The Chinese University of Hong Kong-Tsinghua University Joint Research Center for Chinese Economy 清華大學-香港中文大學中國經濟聯合研究中心 - Excess Liquidity and Credit Misallocation: Evidence from China The Chinese University of Hong Kong-Tsinghua University <br/>Joint Research Center for Chinese Economy 清華大學-香港中文大學中國經濟聯合研究中心
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Excess Liquidity and Credit Misallocation: Evidence from China
Shiyuan Pan, Kang Shi, Lisheng Wang, Juanyi (Jenny) Xu

China's M2/GDP ratio keeps rising, although it is already in the highest tier throughout the world. In this paper, we investigate empirically this puzzle using different levels of data. We first provide a quantitative approach to estimate the degree of China's excess liquidity based on cross-country regression. Our results show that excess liquidity in China is over 50 percent of the liquidity implied by cross-country benchmark. Monetary expansion in fact hasn't led to severe inflation in recent decades, indicating that there must be some credit inefficiently utilized or even laid idle in the real economy. Using province-level evidence, we show that credit misallocaton between state-owned enterprises (SOEs) and private enterprises (PEs) within province may lead to local credit inefficiency, and hence generate regional excess liquidity. We further validate this channel using manufacturing firm-level data, and find that credit misallocation is deteriorated after the 4 Trillion Stimulus Plan in 2008, making the deleveraging in China's manufacturing sector more challenging.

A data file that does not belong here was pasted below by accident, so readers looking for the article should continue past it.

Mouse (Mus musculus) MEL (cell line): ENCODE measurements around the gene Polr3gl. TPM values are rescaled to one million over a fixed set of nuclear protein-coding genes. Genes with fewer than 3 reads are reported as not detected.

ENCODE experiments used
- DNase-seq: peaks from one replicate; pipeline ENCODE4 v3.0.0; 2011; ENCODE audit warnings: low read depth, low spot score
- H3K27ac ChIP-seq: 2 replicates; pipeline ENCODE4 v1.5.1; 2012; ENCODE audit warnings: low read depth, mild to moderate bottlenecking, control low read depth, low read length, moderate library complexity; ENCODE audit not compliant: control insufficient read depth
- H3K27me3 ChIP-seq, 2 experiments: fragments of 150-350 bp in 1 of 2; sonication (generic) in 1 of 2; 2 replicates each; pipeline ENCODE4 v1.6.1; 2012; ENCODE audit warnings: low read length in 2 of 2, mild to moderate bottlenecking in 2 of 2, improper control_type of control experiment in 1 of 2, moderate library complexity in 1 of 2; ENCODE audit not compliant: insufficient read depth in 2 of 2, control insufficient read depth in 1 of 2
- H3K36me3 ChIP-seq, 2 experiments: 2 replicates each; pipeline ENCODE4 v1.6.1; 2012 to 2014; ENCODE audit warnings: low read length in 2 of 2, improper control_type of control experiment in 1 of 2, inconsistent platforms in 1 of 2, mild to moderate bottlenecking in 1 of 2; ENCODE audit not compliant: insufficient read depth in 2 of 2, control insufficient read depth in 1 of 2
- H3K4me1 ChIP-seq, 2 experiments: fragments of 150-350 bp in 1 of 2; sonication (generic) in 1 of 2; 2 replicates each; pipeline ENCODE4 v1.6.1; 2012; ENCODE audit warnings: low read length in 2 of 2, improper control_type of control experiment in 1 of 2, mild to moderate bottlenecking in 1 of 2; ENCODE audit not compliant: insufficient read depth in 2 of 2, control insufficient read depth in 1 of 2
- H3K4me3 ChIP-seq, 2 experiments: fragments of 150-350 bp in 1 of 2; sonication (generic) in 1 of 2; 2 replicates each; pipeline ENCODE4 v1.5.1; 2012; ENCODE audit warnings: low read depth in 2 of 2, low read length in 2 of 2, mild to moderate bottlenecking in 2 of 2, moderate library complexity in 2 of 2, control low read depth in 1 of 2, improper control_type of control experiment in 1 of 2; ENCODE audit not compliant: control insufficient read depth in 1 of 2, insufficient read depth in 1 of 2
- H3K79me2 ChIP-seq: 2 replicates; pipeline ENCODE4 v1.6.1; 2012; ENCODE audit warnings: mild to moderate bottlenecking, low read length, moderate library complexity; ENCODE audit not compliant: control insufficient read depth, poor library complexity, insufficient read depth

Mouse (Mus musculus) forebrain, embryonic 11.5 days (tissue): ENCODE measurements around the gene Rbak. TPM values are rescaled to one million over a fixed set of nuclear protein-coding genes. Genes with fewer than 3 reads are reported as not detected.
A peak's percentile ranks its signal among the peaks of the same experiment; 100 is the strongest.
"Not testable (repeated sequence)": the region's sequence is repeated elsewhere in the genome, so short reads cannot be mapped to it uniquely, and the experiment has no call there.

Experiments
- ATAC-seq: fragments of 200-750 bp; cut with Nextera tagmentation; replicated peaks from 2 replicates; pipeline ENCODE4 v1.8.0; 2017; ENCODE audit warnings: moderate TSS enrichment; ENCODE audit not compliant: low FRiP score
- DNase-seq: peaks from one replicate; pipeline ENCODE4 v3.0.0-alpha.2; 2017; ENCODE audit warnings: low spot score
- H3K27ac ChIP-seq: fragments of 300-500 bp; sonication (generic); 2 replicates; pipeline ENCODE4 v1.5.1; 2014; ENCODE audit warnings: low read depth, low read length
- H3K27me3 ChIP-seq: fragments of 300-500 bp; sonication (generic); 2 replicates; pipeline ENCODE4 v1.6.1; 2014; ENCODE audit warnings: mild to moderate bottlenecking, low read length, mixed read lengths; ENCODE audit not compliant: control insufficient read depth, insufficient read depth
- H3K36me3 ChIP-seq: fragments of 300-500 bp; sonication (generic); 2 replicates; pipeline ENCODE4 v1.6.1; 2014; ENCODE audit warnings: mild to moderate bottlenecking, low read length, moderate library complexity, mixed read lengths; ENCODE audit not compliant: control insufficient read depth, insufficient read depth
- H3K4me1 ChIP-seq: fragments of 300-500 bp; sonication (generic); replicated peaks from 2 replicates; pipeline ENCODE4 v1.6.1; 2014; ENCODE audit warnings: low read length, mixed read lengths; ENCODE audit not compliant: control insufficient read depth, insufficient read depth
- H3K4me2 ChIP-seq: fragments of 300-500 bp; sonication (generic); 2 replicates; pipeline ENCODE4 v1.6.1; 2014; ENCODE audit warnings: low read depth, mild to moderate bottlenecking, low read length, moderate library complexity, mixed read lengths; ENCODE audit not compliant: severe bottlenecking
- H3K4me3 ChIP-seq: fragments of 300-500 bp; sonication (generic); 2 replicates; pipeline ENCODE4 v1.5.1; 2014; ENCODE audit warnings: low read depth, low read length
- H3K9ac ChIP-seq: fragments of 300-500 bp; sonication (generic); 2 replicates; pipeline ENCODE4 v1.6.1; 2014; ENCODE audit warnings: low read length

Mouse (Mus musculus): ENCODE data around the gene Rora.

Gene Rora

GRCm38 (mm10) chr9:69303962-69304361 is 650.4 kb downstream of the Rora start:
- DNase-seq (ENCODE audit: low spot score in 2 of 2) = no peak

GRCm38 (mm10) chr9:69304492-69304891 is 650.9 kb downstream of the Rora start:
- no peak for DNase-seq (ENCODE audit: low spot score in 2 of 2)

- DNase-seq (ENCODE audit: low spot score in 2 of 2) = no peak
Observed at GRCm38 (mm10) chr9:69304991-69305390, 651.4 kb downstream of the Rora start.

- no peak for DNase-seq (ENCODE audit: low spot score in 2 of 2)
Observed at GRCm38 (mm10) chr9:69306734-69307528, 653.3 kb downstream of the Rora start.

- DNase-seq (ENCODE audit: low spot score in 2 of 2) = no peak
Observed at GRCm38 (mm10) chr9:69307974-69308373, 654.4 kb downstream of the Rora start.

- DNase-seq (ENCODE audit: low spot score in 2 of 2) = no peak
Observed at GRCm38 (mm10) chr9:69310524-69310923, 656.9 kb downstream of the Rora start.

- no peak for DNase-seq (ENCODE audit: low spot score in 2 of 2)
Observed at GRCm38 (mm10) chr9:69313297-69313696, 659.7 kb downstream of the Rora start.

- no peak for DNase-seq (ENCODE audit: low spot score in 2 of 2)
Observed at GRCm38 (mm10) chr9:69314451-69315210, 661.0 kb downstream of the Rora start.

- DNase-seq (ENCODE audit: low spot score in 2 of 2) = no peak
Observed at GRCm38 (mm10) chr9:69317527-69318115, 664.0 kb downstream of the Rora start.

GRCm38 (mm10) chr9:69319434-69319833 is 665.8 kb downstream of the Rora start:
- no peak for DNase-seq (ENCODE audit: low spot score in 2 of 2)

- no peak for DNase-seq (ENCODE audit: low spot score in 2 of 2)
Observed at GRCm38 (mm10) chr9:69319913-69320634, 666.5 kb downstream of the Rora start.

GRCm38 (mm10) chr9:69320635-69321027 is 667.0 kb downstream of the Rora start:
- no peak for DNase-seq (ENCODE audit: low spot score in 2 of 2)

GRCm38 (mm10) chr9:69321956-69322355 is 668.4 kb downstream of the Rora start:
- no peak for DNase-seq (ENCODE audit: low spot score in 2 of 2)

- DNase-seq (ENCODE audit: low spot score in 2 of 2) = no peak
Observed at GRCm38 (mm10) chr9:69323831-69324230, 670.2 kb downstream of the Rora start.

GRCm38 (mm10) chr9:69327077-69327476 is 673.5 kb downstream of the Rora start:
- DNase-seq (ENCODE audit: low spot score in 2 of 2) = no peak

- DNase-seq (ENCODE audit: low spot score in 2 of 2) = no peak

992
0027
Excess Liquidity and Credit Misallocation: Evidence from China
Shiyuan Pan, Kang Shi, Lisheng Wang, Juanyi (Jenny) Xu

China's M2/GDP ratio keeps rising, although it is already in the highest tier throughout the world. In this paper, we investigate empirically this puzzle using different levels of data. We first provide a quantitative approach to estimate the degree of China's excess liquidity based on cross-country regression. Our results show that excess liquidity in China is over 50 percent of the liquidity implied by cross-country benchmark. Monetary expansion in fact hasn't led to severe inflation in recent decades, indicating that there must be some credit inefficiently utilized or even laid idle in the real economy. Using province-level evidence, we show that credit misallocaton between state-owned enterprises (SOEs) and private enterprises (PEs) within province may lead to local credit inefficiency, and hence generate regional excess liquidity. We further validate this channel using manufacturing firm-level data, and find that credit misallocation is deteriorated after the 4 Trillion Stimulus Plan in 2008, making the deleveraging in China's manufacturing sector more challenging.

992